Reading my complaints file has made me more aware of the activity going on behind the scenes in "managing" me and my complaint.
As I said to someone yesterday, if some of the effort put into "managing" the situation had gone into answering my queries (instead of ignoring them), the whole situation could have been resolved relatively easily by BLPT. Instead, huge amounts of time have been spent by people who have never met me deciding how best to "handle" me, preparing reports (which are about me but which do not exist in the Complaints file or in any centralised records relating to me, as far as I can see) and in telling others not to respond to my appeals for help.
I'm very very concerned by the amount of information which appears to be floating around in "the system" about me - but which is not centralised or recorded in any accountable fashion. I'm curious about how the demands of the Data Protection Act fit into this behaviour. I'm actually quite horrified that two senior members of staff were asked to prepare a report about me which was presented (in secret) to the Trust Board (albeit, allegedly, in anonomised form) - and yet neither of these two members of staff had had any direct contact with me. Instead I assume they relied on the opinions of others. These "others" presumably included people who had not followed the Trust's own complaints policy and who had, in many cases, lied about their own actions and words.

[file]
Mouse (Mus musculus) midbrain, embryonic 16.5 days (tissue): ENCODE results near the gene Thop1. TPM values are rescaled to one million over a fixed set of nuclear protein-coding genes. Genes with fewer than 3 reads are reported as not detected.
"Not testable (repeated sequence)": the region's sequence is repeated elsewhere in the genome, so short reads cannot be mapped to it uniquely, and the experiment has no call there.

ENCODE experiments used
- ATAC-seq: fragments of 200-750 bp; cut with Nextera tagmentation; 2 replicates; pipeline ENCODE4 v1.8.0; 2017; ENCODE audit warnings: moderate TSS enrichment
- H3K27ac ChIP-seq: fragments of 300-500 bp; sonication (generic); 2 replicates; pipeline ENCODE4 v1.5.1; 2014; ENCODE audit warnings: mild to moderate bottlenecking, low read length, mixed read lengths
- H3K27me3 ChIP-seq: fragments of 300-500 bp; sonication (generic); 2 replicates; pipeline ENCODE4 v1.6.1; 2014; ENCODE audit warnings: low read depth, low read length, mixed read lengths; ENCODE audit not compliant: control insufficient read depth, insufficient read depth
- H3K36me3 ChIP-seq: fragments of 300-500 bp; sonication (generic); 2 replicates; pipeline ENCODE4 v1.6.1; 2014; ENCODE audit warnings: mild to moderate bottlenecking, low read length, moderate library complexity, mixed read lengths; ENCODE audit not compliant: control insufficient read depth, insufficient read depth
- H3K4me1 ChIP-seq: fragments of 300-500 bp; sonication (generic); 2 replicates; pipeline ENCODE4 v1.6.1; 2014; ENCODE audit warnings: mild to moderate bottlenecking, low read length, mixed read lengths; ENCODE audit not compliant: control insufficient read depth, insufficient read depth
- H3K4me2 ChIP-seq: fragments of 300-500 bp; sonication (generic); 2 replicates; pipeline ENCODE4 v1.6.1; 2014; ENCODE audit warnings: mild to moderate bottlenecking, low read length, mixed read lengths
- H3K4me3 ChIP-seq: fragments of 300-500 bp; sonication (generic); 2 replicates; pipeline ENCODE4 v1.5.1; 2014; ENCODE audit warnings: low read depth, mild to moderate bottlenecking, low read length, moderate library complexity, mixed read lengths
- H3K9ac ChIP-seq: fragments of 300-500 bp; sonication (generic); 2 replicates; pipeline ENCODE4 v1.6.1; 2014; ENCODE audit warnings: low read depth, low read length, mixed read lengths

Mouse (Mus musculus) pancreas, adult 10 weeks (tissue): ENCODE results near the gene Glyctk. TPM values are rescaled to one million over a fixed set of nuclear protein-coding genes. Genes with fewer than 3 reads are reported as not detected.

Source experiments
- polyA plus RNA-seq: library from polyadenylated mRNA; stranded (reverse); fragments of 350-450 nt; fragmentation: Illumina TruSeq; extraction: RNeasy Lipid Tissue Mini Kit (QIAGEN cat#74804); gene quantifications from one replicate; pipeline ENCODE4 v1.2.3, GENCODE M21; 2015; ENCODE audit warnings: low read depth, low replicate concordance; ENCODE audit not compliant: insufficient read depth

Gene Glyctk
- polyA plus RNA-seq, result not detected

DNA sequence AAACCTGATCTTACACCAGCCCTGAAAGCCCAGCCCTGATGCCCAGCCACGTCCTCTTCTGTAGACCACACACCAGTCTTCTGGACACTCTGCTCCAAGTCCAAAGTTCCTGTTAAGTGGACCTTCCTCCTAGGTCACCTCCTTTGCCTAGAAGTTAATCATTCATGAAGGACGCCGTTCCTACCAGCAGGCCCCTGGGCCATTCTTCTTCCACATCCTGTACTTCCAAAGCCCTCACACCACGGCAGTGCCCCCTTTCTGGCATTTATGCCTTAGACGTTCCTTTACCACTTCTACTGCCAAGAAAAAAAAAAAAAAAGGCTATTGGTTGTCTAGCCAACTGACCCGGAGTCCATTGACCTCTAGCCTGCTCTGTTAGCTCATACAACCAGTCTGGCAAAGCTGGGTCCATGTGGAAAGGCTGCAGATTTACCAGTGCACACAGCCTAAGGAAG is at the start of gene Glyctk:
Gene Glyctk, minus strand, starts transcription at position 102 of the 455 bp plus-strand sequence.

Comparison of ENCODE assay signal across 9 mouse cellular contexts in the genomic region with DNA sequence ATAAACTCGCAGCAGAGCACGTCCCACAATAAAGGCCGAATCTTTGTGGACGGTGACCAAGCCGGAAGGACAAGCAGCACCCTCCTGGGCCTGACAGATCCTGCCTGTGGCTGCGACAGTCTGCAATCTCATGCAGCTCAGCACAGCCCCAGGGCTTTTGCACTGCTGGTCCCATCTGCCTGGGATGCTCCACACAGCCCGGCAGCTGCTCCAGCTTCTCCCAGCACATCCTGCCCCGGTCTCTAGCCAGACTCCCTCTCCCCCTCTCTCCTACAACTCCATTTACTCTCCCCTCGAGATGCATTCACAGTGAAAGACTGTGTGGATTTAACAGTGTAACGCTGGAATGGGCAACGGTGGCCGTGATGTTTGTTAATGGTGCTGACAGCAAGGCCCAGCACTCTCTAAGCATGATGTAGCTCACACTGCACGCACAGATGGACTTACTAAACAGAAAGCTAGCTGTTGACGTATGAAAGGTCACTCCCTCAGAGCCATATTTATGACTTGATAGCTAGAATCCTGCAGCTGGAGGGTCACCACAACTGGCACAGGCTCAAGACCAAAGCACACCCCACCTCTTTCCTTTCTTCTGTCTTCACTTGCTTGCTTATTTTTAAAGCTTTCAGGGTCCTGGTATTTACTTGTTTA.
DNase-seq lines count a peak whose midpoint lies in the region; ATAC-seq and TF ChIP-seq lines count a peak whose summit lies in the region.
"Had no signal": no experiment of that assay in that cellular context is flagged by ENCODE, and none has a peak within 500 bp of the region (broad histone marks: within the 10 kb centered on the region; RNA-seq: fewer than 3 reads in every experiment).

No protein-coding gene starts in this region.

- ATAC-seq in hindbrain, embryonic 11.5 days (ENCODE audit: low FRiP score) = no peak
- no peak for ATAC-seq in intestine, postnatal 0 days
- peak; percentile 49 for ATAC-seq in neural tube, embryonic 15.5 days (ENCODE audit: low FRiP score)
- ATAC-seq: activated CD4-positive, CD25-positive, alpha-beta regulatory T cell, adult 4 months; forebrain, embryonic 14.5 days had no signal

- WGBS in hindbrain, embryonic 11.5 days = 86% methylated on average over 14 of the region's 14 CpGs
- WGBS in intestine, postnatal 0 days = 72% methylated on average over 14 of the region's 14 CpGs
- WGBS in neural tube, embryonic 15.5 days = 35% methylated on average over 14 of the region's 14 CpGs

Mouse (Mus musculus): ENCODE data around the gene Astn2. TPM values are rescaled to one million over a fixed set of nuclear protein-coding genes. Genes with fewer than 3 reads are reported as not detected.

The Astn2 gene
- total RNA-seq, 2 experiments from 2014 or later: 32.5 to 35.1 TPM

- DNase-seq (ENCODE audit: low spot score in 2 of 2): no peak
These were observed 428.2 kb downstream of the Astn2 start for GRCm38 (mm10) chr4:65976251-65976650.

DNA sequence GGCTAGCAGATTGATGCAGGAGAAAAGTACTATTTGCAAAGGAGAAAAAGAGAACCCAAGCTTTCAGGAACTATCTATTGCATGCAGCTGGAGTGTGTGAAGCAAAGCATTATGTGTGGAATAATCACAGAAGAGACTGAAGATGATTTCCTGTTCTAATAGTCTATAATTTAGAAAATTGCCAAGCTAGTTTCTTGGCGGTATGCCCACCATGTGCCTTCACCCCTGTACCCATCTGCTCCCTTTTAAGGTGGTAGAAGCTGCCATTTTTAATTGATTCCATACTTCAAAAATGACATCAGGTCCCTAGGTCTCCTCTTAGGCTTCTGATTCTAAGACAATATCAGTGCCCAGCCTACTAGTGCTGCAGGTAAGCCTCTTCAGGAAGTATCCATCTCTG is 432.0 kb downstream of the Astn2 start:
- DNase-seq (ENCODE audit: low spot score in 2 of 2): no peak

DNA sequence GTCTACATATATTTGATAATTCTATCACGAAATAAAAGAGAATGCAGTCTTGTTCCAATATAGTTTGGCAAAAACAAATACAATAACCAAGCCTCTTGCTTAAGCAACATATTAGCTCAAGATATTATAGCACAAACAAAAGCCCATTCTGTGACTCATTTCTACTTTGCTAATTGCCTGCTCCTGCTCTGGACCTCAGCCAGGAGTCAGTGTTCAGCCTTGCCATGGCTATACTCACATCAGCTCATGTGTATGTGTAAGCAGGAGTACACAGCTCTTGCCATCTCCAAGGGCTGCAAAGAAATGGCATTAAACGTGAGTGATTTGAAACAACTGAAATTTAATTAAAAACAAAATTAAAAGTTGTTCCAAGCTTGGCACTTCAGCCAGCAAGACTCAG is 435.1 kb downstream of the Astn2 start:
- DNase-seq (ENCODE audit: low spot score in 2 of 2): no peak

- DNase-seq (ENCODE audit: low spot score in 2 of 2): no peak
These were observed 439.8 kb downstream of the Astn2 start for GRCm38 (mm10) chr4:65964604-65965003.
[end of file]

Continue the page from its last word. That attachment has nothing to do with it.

From the Complaints file, it is now clear that M (BE CMHT manager) gave at least four different reasons for not providing me with support when my care coordinator was away ill. These range from there being insufficient staff in her department, to my not being a priority for allocation, to me not deserving continued support because I had already been provided with support in the past.
My verdict is that M was antagonistic to me from the start because the decision of her CMHT not to provide me with any support initially was overruled after I managed to obtain a psychological assessment with a consultant clinical psychologist who was not attached to her team. Evidence in terms of her attitude to me in phone calls, breaks in support and delays in providing support despite exhortations to do so from staff within the Trust supports this view. She probably was heading a team which was short of staff, but did not appear to highlight the shortfall in service to someone in need as she should have done. I remain convinced that she discriminated against me because of my earlier complaint, and that the Trust has decided to ignore this because the consequences of acknowledging it would impact upon them. They would rather leave me to deal with the consequences of being invalidated. M's main strategy seems to be one of changing her story - it's a recurring theme...